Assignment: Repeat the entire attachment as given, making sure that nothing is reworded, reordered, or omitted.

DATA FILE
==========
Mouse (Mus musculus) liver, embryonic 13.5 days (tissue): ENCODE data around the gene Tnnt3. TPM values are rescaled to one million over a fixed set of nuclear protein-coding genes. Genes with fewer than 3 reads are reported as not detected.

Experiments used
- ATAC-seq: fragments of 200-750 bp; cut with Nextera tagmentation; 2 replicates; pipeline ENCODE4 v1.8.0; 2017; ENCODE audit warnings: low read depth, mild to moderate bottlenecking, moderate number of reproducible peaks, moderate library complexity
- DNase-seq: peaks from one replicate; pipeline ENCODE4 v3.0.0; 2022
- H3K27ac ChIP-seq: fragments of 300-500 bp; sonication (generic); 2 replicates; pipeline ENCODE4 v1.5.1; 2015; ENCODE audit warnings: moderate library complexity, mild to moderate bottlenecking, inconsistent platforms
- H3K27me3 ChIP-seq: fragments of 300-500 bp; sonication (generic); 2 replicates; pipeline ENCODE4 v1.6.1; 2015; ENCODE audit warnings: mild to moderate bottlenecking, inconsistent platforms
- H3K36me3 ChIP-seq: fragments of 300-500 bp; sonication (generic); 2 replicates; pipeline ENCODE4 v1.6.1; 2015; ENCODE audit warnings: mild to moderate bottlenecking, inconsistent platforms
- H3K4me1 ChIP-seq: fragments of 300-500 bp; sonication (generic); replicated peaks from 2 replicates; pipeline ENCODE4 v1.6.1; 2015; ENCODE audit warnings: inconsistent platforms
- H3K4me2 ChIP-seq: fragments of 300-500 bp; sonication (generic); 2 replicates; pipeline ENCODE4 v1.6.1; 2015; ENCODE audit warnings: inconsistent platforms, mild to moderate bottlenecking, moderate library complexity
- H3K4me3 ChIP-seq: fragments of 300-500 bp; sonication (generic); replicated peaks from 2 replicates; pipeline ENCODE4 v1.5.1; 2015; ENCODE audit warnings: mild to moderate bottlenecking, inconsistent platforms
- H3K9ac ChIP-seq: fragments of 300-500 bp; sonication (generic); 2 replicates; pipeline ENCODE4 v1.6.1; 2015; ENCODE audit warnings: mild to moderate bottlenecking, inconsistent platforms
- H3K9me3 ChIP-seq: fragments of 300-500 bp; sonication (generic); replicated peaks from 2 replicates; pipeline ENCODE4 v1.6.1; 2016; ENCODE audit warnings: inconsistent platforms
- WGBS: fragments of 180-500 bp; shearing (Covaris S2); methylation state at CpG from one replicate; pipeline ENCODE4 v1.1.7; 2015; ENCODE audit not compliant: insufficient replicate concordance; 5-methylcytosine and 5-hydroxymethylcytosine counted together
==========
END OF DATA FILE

Mouse (Mus musculus) liver, embryonic 13.5 days (tissue): ENCODE data around the gene Tnnt3. TPM values are rescaled to one million over a fixed set of nuclear protein-coding genes. Genes with fewer than 3 reads are reported as not detected.

Experiments used
- ATAC-seq: fragments of 200-750 bp; cut with Nextera tagmentation; 2 replicates; pipeline ENCODE4 v1.8.0; 2017; ENCODE audit warnings: low read depth, mild to moderate bottlenecking, moderate number of reproducible peaks, moderate library complexity
- DNase-seq: peaks from one replicate; pipeline ENCODE4 v3.0.0; 2022
- H3K27ac ChIP-seq: fragments of 300-500 bp; sonication (generic); 2 replicates; pipeline ENCODE4 v1.5.1; 2015; ENCODE audit warnings: moderate library complexity, mild to moderate bottlenecking, inconsistent platforms
- H3K27me3 ChIP-seq: fragments of 300-500 bp; sonication (generic); 2 replicates; pipeline ENCODE4 v1.6.1; 2015; ENCODE audit warnings: mild to moderate bottlenecking, inconsistent platforms
- H3K36me3 ChIP-seq: fragments of 300-500 bp; sonication (generic); 2 replicates; pipeline ENCODE4 v1.6.1; 2015; ENCODE audit warnings: mild to moderate bottlenecking, inconsistent platforms
- H3K4me1 ChIP-seq: fragments of 300-500 bp; sonication (generic); replicated peaks from 2 replicates; pipeline ENCODE4 v1.6.1; 2015; ENCODE audit warnings: inconsistent platforms
- H3K4me2 ChIP-seq: fragments of 300-500 bp; sonication (generic); 2 replicates; pipeline ENCODE4 v1.6.1; 2015; ENCODE audit warnings: inconsistent platforms, mild to moderate bottlenecking, moderate library complexity
- H3K4me3 ChIP-seq: fragments of 300-500 bp; sonication (generic); replicated peaks from 2 replicates; pipeline ENCODE4 v1.5.1; 2015; ENCODE audit warnings: mild to moderate bottlenecking, inconsistent platforms
- H3K9ac ChIP-seq: fragments of 300-500 bp; sonication (generic); 2 replicates; pipeline ENCODE4 v1.6.1; 2015; ENCODE audit warnings: mild to moderate bottlenecking, inconsistent platforms
- H3K9me3 ChIP-seq: fragments of 300-500 bp; sonication (generic); replicated peaks from 2 replicates; pipeline ENCODE4 v1.6.1; 2016; ENCODE audit warnings: inconsistent platforms
- WGBS: fragments of 180-500 bp; shearing (Covaris S2); methylation state at CpG from one replicate; pipeline ENCODE4 v1.1.7; 2015; ENCODE audit not compliant: insufficient replicate concordance; 5-methylcytosine and 5-hydroxymethylcytosine counted together